July 13, 2012

[07.13.2012]

Welcome to the Morning Buzz, PRRI’s morning dose of religion-related news with a shot of data – because what doesn’t liven up a morning round-up like some public opinion numbers? Please note: if you are flying to London for the Olympics, don’t bother packing your sun hat, vuvuzela, crossbow, or Che Guevara t-shirt. But you should probably bring a poncho, because big umbrellas are also banned from the Games (and I’ve heard that it rains sometimes in London).

Two scholars from different religious backgrounds – Robert P. George, a Catholic, and Shaykh Hamza Yusuf, a Muslim – united in a letter urging hotel executives to remove pornography from their companies’ in-room movie services. George and Yusef argue that pornography undermines “human dignity and the common good.” Pornography is, needless to say, a hotly contested issue. The 2012 Millennial Values Survey found that a slim majority (51%) of younger Millennials (age 18-24) believe that viewing pornography is morally wrong, while 41% believe that it is morally acceptable. There are significant differences between the views of young men and women. Notably, young men and women differ significantly on this question.

Good news for Mitt Romney in a new Gallup poll: his wealth would make only 1-in-5 voters less likely to vote for him.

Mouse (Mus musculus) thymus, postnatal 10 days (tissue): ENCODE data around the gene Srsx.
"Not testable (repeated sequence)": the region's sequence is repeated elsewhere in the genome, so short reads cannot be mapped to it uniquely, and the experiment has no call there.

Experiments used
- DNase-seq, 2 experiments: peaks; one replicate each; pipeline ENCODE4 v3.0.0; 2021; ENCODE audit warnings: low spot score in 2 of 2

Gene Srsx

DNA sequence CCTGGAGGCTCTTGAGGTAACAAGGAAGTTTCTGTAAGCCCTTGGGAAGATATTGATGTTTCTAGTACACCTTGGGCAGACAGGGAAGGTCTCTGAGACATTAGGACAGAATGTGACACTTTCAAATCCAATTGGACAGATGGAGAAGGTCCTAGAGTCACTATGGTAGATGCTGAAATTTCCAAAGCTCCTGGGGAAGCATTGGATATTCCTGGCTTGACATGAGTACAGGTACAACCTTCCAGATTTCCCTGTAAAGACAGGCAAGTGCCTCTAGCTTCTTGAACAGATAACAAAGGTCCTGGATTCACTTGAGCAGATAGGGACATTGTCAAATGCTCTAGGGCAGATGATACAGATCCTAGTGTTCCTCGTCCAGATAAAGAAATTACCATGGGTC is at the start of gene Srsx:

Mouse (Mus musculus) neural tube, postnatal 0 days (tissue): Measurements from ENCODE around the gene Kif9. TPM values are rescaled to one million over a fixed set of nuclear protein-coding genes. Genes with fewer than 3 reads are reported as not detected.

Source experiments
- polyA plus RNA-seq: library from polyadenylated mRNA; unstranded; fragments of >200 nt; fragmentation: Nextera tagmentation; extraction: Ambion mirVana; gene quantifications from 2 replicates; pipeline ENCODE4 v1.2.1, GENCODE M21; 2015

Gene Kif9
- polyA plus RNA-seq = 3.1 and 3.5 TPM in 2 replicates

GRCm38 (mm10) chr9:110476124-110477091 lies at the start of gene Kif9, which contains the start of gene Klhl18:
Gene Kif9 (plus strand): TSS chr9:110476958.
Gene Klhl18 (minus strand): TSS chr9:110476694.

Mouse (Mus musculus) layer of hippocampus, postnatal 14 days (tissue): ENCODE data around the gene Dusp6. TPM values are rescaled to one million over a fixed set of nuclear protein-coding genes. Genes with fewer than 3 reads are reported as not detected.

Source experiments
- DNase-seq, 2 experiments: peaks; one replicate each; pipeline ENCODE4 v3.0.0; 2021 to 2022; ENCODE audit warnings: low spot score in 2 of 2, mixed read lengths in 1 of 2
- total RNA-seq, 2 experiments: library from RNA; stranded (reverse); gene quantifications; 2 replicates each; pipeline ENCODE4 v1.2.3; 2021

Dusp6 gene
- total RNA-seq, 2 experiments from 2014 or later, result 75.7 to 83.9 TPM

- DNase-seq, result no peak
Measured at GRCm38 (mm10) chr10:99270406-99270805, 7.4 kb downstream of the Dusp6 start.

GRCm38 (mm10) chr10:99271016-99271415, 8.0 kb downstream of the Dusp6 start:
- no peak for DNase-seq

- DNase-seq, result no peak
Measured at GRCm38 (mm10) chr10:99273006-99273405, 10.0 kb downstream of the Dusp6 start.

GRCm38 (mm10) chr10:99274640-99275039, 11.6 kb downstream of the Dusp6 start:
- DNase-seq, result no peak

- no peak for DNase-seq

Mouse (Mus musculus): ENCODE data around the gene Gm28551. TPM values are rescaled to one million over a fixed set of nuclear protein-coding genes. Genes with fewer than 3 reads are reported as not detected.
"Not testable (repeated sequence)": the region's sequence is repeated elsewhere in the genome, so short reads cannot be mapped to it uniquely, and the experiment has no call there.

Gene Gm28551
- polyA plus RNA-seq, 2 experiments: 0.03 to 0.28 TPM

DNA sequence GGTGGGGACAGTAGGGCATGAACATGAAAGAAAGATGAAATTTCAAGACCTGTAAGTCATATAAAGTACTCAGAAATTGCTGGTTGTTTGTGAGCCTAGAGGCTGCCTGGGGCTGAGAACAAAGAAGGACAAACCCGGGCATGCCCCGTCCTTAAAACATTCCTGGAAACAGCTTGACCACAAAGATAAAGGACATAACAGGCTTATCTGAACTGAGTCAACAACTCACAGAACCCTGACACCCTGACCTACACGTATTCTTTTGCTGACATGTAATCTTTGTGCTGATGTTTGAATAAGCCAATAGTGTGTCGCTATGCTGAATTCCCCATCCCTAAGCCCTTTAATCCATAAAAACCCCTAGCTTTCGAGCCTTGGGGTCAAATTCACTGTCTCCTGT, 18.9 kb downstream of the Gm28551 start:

Check out these gorgeous infographics from Demos, which feature some not-so-gorgeous data on American poverty.

Melinda Gates has been fending off accusations that she is betraying her Catholic faith by co-hosting the London Summit on Family Planning, where organizers hope to raise $4 billion to expand access to contraception in regions like Africa. However, as Time’s Tim Padgett points out, U.S. Catholics’ perspectives on contraception are a lot more in line with Gates‘ views than the Vatican’s.

Church women are launching a crusade against an amendment to Minnesota’s constitution that would ban gay marriage. Recent surveys have found that there are religious groups on either side of the same-sex marriage debate.

Americans rank last in National Geographic’s new environmental sustainability index (the “Greendex”), and they don’t feel particularly guilty about it. Last fall, Americans were divided on whether, given the current economic climate, the country could deal with an issue like climate change.

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